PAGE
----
///2014 Abstract Details
2014 Abstract Details2019-07-18T14:34:47-06:00

Perioperative management for cesarean delivery of a woman with super-morbid obesity and severe preeclampsia

Abstract Number: S-48
Abstract Type: Case Report/Case Series

Adrienne Duffield MD1 ; Yuri Cho MD2; Jeremy Collins MD3; Hendrikus Lemmens MD4; Brendan Carvalho MD5


We present the anesthetic and perioperative management of a woman with super-morbid obesity and preeclampsia presenting for cesarean delivery (CD).

Clinical features

A 30-year old primiparous patient with super-morbid obesity (weight 228 kg; BMI 86 kg.m−2), chronic hypertension with superimposed severe preeclampsia and type II diabetes mellitus presented for CD at 35+4 weeks due to worsening preeclampsia. An arterial line and 2 peripheral venous catheters were placed preoperatively with ultrasound guidance. A combined-spinal epidural was performed with pre-procedure ultrasound examination to estimate midline and depth of epidural space. Loss-of-resistance was identified at 10 cm, a depth consistent with ultrasound estimation. Intrathecal fentanyl 15 mcg, morphine 75 mcg and hyperbaric bupivacaine 4 mg was administered, and the epidural catheter secured at 15 cm. General anesthesia (GA) was induced with propofol, remifentanil and succinylcholine after 10 min of pre-oxygenation in a head-up, ramped position with 100% O2 and continuous positive airway pressure (CPAP) 5 cmH20. After an uneventful rapid sequence intubation with videolaryngoscopy, anesthesia was maintained with sevoflurane, nitrous oxide and remifentanil. During forceful retraction of the pannus to facilitate surgical access, airway pressures markedly increased; this was associated with a rapid decrease in Sp02. Endobronchial intubation was excluded and the changes resolved immediately with muscle relaxation and pressure controlled ventilation with 100% O2. CD of a 2030 g neonate was accomplished with vacuum extraction with an estimated blood loss of 700 ml. The patient was extubated in the operating room without any respiratory or hemodynamic events. She received overnight monitoring in the recovery room for adequacy of oxygenation (continuous pulse oximetry), ventilation (respiratory rate) and hemodynamics (arterial blood pressure monitoring). Epidural analgesia was maintained with bupivacaine 0.125% for 24 h, at which time the catheter was discontinued to allow thromboprophylaxis to be restarted. CPAP was administered due to the high risk of obstructive sleep apnea. The patient and her baby had an uneventful recovery.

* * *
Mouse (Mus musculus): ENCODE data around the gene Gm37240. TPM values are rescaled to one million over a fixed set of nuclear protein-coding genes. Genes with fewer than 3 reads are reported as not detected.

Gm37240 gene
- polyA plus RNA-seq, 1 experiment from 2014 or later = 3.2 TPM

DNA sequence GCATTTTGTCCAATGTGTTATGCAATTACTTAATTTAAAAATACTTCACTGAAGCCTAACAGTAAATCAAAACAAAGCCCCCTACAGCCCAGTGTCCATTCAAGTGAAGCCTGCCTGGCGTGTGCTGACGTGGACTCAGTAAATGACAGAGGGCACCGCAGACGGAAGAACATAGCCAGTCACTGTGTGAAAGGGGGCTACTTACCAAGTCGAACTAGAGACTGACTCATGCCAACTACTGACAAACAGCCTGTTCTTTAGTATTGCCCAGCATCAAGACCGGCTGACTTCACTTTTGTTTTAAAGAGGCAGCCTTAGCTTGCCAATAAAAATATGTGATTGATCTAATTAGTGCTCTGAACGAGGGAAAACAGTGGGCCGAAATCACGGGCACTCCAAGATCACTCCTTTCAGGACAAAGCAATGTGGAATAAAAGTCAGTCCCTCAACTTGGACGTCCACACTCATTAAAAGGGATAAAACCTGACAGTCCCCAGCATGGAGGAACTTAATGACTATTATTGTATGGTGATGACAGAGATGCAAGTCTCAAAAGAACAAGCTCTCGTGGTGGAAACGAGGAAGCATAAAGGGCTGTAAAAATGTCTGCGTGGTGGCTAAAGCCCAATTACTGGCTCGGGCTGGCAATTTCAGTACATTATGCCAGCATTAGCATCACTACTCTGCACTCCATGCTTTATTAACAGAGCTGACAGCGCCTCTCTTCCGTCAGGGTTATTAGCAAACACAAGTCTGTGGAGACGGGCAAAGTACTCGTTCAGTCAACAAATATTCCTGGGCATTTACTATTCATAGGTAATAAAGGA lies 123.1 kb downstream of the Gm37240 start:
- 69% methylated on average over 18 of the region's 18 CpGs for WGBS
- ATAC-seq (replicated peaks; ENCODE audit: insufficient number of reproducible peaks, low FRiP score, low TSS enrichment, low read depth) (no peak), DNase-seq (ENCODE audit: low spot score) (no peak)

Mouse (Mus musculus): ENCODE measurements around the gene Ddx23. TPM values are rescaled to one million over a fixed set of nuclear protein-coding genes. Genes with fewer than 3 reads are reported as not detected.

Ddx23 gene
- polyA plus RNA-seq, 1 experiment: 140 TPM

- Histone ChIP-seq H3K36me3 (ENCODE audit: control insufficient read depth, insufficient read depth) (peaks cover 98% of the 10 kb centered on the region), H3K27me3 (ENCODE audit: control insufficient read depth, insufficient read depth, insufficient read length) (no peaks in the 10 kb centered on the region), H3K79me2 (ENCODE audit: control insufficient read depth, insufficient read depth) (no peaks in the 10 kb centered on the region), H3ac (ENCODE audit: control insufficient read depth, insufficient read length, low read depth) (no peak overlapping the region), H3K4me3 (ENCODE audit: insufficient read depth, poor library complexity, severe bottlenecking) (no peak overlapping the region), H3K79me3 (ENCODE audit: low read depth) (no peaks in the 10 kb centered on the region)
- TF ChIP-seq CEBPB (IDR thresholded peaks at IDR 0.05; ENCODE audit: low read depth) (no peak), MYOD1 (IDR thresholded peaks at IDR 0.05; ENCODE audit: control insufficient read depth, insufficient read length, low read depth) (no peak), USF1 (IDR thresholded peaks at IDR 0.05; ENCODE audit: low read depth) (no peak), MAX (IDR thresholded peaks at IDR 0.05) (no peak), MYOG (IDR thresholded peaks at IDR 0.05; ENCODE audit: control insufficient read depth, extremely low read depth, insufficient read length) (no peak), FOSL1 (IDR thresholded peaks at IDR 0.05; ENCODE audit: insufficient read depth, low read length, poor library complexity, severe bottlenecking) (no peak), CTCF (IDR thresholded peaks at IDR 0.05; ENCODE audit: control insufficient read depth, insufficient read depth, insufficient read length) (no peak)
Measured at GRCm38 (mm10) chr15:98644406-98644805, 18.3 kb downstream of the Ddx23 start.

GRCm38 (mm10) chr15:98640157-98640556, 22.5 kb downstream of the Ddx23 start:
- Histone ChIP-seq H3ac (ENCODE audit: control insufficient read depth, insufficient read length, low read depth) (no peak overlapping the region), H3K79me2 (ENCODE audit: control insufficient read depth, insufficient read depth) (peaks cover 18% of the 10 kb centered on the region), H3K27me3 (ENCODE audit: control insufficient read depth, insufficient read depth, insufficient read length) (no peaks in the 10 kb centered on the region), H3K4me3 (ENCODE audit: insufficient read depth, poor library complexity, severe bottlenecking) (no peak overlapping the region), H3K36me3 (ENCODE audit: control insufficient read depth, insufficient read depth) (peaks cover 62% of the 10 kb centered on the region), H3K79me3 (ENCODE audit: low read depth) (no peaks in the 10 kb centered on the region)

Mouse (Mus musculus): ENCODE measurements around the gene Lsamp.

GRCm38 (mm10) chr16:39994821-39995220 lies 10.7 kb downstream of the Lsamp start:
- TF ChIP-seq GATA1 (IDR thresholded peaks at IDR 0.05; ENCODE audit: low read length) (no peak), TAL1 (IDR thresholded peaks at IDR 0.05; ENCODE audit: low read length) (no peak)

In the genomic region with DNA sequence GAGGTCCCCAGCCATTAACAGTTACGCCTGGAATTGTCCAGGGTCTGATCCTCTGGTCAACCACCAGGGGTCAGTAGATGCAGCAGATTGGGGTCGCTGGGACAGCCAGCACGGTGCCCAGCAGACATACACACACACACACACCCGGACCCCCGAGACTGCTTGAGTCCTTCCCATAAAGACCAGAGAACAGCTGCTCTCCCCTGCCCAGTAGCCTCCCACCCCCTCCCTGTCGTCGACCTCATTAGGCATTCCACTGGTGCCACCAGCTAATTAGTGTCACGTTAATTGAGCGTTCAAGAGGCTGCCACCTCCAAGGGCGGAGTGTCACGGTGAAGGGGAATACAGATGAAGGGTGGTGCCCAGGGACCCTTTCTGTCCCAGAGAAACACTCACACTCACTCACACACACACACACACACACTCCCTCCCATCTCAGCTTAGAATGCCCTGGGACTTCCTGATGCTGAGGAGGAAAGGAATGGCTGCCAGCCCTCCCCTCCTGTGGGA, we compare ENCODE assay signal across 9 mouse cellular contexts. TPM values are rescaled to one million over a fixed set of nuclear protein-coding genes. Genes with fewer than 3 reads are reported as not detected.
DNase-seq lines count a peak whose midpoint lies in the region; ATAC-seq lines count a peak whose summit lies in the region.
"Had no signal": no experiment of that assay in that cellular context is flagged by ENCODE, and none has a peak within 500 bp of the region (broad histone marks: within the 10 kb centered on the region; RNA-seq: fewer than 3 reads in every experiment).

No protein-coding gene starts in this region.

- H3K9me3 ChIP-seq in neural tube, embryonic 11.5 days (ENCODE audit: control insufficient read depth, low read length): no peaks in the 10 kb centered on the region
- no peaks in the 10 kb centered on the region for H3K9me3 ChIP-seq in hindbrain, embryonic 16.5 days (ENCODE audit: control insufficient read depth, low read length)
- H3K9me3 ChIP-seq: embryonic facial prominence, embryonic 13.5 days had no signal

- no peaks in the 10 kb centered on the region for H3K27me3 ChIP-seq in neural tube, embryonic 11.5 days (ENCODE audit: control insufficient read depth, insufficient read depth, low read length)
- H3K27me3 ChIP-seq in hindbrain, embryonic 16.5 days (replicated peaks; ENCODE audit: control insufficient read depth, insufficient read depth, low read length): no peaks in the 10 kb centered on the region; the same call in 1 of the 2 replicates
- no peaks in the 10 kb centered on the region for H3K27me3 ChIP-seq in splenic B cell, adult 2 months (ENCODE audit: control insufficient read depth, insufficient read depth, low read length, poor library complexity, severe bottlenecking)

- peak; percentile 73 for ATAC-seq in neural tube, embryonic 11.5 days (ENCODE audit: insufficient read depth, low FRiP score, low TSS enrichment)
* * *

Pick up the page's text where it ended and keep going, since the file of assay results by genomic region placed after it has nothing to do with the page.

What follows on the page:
Obese parturients are at increased risk for anesthesia-related maternal mortality[1]. Although avoidance of GA is often advised in obese parturients[2], general anesthesia and mechanical ventilation proved essential in our case. Spontaneous respiration with pannus retraction and CD under neuraxial anesthesia would not have been tolerated. Neuraxial opioids and local anesthetic minimized systemic opioids, reducing the risk of postoperative respiratory failure. This case suggests that combined regional and general anesthesia may be an optimal approach in super-morbidly obese patients undergoing CD. Ultrasound was invaluable in attaining neuraxial and vascular access.


1. Women’s Health. 2011;7(2):163-79

2. Anaesthesia. 2006;61(1)

SOAP 2014